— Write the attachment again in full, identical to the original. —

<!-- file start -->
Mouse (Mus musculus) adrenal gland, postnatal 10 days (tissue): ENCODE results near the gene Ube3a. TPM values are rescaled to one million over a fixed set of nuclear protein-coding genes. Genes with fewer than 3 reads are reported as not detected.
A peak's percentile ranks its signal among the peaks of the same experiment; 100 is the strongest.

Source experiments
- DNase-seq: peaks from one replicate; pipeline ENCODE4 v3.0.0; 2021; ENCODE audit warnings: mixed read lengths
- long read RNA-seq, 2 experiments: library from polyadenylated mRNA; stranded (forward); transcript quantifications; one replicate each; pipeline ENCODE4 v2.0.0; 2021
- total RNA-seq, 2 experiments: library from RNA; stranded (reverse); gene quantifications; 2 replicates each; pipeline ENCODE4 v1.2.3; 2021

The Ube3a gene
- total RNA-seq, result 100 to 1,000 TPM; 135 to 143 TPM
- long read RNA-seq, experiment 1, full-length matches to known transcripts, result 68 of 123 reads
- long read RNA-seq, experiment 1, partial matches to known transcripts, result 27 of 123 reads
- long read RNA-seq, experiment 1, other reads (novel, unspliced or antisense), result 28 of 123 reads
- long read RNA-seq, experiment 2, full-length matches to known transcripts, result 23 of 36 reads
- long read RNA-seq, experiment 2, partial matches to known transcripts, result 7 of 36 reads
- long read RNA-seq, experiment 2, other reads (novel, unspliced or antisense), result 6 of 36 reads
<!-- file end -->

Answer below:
Mouse (Mus musculus) adrenal gland, postnatal 10 days (tissue): ENCODE results near the gene Ube3a. TPM values are rescaled to one million over a fixed set of nuclear protein-coding genes. Genes with fewer than 3 reads are reported as not detected.
A peak's percentile ranks its signal among the peaks of the same experiment; 100 is the strongest.

Source experiments
- DNase-seq: peaks from one replicate; pipeline ENCODE4 v3.0.0; 2021; ENCODE audit warnings: mixed read lengths
- long read RNA-seq, 2 experiments: library from polyadenylated mRNA; stranded (forward); transcript quantifications; one replicate each; pipeline ENCODE4 v2.0.0; 2021
- total RNA-seq, 2 experiments: library from RNA; stranded (reverse); gene quantifications; 2 replicates each; pipeline ENCODE4 v1.2.3; 2021

The Ube3a gene
- total RNA-seq, result 100 to 1,000 TPM; 135 to 143 TPM
- long read RNA-seq, experiment 1, full-length matches to known transcripts, result 68 of 123 reads
- long read RNA-seq, experiment 1, partial matches to known transcripts, result 27 of 123 reads
- long read RNA-seq, experiment 1, other reads (novel, unspliced or antisense), result 28 of 123 reads
- long read RNA-seq, experiment 2, full-length matches to known transcripts, result 23 of 36 reads
- long read RNA-seq, experiment 2, partial matches to known transcripts, result 7 of 36 reads
- long read RNA-seq, experiment 2, other reads (novel, unspliced or antisense), result 6 of 36 reads